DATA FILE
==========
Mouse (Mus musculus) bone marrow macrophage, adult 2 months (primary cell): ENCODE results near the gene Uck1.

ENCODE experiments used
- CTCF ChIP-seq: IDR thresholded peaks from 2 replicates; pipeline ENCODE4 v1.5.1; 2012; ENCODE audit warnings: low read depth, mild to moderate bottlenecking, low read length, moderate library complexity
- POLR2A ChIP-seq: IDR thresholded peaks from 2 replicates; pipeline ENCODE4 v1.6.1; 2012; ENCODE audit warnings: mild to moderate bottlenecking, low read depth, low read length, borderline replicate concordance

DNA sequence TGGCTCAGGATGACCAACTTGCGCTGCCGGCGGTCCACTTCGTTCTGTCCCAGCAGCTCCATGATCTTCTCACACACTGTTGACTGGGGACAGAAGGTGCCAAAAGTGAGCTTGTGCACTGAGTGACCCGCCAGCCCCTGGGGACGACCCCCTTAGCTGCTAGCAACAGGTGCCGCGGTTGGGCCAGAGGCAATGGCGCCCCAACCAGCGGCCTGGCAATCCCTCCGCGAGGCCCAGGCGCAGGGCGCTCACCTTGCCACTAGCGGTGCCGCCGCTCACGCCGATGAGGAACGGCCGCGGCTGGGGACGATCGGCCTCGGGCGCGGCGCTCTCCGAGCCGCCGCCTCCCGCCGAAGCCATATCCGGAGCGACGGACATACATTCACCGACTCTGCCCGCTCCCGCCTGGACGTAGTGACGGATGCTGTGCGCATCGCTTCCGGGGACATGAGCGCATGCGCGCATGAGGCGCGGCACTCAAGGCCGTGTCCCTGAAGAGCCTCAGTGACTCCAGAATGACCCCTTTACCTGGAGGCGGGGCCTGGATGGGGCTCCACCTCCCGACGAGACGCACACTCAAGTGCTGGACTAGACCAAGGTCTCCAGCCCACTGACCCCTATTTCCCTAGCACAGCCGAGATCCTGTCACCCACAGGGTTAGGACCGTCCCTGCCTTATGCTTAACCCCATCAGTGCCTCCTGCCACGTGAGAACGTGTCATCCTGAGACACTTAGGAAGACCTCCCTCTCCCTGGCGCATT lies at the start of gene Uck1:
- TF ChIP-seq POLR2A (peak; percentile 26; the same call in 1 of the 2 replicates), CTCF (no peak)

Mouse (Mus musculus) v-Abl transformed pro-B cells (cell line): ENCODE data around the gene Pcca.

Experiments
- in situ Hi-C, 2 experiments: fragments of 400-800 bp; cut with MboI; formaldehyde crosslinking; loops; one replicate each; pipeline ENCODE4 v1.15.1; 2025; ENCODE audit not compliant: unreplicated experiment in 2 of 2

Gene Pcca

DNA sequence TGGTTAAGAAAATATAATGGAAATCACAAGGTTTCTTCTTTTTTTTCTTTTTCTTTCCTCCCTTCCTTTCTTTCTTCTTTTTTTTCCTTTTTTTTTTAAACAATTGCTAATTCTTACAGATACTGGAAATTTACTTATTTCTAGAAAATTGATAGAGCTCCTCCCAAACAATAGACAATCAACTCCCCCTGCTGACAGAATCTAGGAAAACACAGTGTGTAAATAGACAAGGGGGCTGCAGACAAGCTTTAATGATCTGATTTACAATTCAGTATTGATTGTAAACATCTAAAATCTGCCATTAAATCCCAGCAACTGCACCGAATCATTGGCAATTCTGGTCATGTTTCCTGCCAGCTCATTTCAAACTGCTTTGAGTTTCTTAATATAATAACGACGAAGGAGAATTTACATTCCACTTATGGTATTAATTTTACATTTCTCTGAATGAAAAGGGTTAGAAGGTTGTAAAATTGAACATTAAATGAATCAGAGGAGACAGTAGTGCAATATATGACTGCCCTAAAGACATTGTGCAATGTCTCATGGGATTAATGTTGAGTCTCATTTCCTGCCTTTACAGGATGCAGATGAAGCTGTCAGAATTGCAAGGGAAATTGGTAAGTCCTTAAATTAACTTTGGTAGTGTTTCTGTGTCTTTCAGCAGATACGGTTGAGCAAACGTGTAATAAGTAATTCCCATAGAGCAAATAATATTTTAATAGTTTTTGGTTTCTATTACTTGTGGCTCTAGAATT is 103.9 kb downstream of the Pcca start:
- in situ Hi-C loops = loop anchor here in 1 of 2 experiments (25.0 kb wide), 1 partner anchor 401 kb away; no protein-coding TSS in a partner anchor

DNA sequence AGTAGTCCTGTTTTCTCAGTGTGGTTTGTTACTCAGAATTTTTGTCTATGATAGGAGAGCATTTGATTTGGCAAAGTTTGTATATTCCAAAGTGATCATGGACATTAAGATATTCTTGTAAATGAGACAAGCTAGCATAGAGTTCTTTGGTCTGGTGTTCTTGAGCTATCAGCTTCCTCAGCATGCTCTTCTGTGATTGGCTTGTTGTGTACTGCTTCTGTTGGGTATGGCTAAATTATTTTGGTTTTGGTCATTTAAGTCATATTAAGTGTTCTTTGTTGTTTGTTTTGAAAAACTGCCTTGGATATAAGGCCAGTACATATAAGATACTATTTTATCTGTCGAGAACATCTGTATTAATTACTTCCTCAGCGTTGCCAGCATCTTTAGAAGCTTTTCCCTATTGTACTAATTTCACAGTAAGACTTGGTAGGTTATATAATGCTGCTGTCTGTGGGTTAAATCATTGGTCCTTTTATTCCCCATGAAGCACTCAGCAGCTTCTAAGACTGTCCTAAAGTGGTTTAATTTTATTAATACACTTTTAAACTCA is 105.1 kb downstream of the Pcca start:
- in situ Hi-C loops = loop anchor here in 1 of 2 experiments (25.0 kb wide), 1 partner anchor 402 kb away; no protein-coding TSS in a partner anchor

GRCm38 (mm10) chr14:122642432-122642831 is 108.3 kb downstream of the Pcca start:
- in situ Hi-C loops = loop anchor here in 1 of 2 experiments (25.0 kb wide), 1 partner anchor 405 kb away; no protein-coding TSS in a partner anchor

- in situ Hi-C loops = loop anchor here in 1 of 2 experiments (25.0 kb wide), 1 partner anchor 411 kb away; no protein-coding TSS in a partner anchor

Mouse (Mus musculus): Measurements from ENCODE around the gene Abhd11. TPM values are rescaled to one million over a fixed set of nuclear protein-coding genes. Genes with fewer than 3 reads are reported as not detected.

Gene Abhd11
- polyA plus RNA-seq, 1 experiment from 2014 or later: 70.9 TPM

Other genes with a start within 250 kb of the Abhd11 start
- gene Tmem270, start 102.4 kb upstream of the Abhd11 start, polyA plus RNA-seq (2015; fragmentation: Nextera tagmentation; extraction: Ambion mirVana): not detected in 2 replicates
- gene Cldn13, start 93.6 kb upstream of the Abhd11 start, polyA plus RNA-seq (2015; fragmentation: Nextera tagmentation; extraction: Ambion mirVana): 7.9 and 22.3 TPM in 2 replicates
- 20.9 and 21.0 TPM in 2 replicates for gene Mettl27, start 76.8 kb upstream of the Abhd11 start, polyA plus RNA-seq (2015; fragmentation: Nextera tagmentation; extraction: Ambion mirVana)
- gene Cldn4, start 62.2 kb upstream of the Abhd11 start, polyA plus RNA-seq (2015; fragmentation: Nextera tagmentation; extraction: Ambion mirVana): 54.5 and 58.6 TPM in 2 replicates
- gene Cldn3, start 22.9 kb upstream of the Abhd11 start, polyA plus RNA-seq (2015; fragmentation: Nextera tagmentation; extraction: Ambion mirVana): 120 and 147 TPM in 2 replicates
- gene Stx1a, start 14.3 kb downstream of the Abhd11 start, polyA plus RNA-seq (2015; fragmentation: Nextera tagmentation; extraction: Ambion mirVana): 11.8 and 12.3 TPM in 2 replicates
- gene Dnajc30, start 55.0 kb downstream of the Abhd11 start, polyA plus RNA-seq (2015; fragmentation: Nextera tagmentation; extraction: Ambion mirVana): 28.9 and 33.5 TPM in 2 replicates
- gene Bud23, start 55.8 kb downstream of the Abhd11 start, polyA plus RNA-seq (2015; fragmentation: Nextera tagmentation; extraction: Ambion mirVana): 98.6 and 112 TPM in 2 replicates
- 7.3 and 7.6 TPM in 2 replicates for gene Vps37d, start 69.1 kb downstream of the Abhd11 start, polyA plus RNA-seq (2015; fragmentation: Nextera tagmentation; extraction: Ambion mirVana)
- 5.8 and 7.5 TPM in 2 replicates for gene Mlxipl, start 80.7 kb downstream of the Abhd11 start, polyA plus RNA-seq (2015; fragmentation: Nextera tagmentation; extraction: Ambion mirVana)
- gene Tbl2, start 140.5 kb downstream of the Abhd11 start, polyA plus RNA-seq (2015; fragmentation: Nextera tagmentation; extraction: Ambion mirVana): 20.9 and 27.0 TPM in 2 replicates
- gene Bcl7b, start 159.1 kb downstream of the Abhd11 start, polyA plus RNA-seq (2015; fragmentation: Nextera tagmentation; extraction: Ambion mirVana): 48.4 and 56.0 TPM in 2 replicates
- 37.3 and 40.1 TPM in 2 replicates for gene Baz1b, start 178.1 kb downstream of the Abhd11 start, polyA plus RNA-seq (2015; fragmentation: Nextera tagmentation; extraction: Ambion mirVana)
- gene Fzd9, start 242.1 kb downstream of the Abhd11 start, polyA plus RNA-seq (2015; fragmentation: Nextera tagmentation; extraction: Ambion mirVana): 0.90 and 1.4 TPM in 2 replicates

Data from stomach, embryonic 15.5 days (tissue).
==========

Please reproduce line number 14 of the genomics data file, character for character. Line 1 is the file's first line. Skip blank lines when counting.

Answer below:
- in situ Hi-C loops = loop anchor here in 1 of 2 experiments (25.0 kb wide), 1 partner anchor 402 kb away; no protein-coding TSS in a partner anchor